[Date Prev][Date Next][Thread Prev][Thread Next][Date Index][Thread Index]

[Xmca-l] Re: Understanding "functions" within the "zone" of proximal development



Message from Francine:

Mike,

While it would be interesting to read Luria's writings on functional
systems, his formulations have been greatly enhanced by contemporary 
neuroscience's use of the fMRI for brain imaging. I will look for something
by a contemporary neurologist, as well.

If my memory is correct, the first draft of the chapter that Larry Smolucha and I 
are writing for the 2nd edition of Vygotsky and Creativity is due March 15th.
We will write the section on neuropsychological systems now and I will look
for a reference that XMCARs would be able to access now. 


> From: mcole@ucsd.edu
> Date: Sat, 28 Feb 2015 11:48:49 -0800
> To: haydizulfei@rocketmail.com; xmca-l@mailman.ucsd.edu
> Subject: [Xmca-l] Re: Understanding "functions" within the "zone" of proximal development
> 
> I am way behind on this discussion and will not try to join it yet. But my
> first step is to go back and read Luria on functional systems. This should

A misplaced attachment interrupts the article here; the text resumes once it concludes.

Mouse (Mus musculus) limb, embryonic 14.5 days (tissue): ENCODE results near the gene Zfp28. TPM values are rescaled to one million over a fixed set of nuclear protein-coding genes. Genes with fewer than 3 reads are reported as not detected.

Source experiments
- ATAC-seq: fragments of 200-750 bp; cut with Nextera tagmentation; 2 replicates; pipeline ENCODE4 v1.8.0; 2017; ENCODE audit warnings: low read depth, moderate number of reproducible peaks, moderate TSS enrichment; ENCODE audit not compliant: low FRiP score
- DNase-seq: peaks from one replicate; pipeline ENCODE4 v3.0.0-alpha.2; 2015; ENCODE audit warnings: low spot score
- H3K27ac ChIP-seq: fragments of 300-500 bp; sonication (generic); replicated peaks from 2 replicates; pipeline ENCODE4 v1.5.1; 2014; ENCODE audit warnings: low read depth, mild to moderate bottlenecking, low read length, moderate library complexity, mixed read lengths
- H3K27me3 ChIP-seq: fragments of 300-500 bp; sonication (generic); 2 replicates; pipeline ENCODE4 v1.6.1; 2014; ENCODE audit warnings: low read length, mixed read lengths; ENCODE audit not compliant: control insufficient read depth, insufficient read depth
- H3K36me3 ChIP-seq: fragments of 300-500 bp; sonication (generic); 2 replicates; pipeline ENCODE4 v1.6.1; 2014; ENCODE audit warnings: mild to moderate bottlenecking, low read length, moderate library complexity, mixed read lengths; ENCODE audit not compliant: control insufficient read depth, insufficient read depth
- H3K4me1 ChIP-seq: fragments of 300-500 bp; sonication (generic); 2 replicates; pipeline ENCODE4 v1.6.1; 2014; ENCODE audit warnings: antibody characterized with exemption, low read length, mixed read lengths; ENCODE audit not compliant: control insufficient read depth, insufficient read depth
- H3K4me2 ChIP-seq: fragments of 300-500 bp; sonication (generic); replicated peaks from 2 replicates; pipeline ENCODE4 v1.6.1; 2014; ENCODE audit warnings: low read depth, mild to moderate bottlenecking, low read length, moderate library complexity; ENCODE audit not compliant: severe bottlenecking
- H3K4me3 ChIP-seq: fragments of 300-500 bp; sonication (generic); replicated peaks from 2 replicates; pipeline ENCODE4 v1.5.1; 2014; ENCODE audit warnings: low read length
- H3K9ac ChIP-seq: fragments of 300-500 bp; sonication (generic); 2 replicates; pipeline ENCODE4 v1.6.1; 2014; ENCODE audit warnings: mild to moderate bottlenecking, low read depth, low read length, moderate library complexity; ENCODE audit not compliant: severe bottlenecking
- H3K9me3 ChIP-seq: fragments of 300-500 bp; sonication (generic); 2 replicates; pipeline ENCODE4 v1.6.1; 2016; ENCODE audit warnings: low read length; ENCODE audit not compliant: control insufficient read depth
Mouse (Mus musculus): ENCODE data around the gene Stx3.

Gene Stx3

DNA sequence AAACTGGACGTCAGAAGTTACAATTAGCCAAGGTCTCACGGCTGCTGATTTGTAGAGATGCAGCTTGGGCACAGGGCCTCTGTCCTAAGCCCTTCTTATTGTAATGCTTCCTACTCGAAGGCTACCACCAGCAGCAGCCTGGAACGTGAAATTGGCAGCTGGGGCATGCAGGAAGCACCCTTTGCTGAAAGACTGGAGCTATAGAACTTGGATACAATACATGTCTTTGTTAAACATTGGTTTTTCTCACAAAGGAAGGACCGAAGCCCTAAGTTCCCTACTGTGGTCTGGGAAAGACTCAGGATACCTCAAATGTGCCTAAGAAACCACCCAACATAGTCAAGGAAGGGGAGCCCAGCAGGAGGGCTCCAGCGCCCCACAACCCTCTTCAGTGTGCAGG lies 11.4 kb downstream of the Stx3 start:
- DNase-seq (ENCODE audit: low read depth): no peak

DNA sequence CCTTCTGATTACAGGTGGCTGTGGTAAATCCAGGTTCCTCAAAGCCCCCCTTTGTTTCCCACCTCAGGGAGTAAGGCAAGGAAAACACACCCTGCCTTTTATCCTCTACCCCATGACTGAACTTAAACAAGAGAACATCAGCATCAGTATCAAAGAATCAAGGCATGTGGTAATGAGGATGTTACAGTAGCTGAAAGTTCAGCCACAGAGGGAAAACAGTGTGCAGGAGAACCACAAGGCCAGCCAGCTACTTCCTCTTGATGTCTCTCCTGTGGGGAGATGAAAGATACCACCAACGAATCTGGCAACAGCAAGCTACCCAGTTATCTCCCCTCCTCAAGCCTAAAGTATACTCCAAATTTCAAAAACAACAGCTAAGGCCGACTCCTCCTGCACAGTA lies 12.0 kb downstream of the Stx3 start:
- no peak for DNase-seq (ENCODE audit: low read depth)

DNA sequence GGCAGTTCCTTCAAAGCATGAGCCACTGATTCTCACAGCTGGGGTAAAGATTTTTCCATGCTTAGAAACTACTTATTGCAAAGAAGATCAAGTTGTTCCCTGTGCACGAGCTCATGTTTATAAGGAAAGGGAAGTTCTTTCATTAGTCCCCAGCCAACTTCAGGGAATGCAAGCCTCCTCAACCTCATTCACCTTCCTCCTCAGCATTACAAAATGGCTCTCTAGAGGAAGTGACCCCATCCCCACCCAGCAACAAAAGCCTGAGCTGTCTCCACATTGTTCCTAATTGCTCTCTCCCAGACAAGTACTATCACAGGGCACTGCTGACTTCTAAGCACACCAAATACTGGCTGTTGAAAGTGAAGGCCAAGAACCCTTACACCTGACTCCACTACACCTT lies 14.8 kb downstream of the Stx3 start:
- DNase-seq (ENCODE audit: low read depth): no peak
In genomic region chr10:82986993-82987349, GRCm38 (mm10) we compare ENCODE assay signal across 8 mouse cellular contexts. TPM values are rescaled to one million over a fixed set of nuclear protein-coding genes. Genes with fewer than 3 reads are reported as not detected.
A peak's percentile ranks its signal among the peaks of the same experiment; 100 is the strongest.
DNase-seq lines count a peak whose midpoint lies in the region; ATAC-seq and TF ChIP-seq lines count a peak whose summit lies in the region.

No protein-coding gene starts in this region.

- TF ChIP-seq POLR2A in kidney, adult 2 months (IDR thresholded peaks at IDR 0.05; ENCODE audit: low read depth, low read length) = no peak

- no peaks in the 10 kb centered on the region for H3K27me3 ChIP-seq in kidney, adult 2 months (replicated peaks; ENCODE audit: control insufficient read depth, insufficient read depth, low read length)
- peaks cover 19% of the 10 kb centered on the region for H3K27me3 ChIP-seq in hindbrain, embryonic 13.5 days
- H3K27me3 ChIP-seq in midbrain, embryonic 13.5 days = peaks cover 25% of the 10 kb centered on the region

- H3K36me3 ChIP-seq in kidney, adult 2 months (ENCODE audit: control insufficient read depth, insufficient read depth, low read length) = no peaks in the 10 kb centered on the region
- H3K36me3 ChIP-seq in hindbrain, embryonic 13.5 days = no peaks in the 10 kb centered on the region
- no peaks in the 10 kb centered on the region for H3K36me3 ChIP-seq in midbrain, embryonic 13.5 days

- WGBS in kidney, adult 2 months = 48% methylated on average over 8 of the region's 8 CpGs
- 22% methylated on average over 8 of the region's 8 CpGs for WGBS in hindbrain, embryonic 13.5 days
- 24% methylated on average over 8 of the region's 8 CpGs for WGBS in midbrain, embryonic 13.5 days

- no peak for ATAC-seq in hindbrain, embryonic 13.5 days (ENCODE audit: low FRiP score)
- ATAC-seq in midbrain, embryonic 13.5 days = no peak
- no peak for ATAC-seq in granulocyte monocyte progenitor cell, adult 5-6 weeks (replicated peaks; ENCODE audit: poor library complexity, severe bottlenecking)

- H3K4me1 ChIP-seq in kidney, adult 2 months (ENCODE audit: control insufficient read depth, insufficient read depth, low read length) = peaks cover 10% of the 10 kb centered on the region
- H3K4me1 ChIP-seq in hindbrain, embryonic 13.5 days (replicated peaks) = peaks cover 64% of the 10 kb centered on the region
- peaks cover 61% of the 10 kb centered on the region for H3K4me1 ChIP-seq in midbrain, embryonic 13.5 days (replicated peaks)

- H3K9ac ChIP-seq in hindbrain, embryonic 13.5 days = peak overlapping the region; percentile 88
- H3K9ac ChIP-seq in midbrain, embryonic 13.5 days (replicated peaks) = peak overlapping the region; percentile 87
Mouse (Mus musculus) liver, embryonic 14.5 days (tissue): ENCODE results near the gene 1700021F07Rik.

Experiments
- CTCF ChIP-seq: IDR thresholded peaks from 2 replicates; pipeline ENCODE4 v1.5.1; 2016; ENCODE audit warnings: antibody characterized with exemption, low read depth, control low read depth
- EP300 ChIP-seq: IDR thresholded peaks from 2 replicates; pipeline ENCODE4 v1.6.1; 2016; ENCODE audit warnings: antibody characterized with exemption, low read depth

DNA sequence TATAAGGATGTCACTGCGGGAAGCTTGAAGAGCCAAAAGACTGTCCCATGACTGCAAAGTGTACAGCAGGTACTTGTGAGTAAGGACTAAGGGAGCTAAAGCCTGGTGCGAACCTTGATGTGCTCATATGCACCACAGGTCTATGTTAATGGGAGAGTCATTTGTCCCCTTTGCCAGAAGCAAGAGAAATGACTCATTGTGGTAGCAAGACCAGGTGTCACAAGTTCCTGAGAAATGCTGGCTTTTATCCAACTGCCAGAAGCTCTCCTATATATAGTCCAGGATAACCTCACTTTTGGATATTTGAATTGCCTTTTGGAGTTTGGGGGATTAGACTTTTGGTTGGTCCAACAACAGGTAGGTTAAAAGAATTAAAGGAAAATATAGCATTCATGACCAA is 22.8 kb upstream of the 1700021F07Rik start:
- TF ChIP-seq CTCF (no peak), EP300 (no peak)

> be your specialty, Francine. Do you have a summary chapter of some sort we
> might read? Another great entry point is "Man with a Shattered World" that
> has, in addition to Luria's own account, a set of mini-lectures by a brain
> scientists who worked with Luria.  That is, if this discussion is ongoing.
> mike
> 
> On Fri, Feb 27, 2015 at 8:07 AM, Haydi Zulfei <haydizulfei@rocketmail.com>
> wrote:
> 
> > Hi Francine !
> > This is all brilliant , fantastic but just expressing the dominant
> > province of Vygotsky's work the way I think which might be wrong . That
> > dominant province is "word' and broader conceptions of "word" .
> > Think of this please :
> > "The experiment with the pictures indicates that a child of three sees
> > separate objects and an older child thinks of the world as a system of
> > effects. It develops that if one and the same picture (let us say, the
> > prisoner in jail) is  shown to  a three-year-old, he will say, "a man,
> > another man, a window, a mug, a bench," but for a preschool child it would
> > be: '~ man is  sitting, another is  looking out the window and a mug is  on
> > the bench," We know that the opposite is  true: both the three-year-old and